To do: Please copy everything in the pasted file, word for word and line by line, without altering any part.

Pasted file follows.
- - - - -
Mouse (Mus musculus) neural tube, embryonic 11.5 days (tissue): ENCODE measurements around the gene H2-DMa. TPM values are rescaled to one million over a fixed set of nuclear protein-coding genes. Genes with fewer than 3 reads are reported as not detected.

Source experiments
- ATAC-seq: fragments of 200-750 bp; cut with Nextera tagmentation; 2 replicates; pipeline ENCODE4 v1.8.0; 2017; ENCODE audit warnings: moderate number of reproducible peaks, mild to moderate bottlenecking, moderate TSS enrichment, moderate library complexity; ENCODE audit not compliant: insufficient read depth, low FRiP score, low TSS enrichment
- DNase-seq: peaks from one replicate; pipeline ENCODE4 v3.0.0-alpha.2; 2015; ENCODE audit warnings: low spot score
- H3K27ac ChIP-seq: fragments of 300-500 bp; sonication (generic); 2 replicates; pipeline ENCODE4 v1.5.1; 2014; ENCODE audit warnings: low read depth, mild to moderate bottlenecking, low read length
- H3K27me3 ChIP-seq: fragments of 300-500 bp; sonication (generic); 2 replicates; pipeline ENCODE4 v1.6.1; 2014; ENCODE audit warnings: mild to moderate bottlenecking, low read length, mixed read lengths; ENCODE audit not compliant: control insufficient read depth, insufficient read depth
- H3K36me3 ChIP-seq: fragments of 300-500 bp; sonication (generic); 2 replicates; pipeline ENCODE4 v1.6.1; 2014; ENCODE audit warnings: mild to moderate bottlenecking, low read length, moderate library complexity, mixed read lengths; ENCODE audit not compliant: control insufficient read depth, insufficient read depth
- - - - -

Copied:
Mouse (Mus musculus) neural tube, embryonic 11.5 days (tissue): ENCODE measurements around the gene H2-DMa. TPM values are rescaled to one million over a fixed set of nuclear protein-coding genes. Genes with fewer than 3 reads are reported as not detected.

Source experiments
- ATAC-seq: fragments of 200-750 bp; cut with Nextera tagmentation; 2 replicates; pipeline ENCODE4 v1.8.0; 2017; ENCODE audit warnings: moderate number of reproducible peaks, mild to moderate bottlenecking, moderate TSS enrichment, moderate library complexity; ENCODE audit not compliant: insufficient read depth, low FRiP score, low TSS enrichment
- DNase-seq: peaks from one replicate; pipeline ENCODE4 v3.0.0-alpha.2; 2015; ENCODE audit warnings: low spot score
- H3K27ac ChIP-seq: fragments of 300-500 bp; sonication (generic); 2 replicates; pipeline ENCODE4 v1.5.1; 2014; ENCODE audit warnings: low read depth, mild to moderate bottlenecking, low read length
- H3K27me3 ChIP-seq: fragments of 300-500 bp; sonication (generic); 2 replicates; pipeline ENCODE4 v1.6.1; 2014; ENCODE audit warnings: mild to moderate bottlenecking, low read length, mixed read lengths; ENCODE audit not compliant: control insufficient read depth, insufficient read depth
- H3K36me3 ChIP-seq: fragments of 300-500 bp; sonication (generic); 2 replicates; pipeline ENCODE4 v1.6.1; 2014; ENCODE audit warnings: mild to moderate bottlenecking, low read length, moderate library complexity, mixed read lengths; ENCODE audit not compliant: control insufficient read depth, insufficient read depth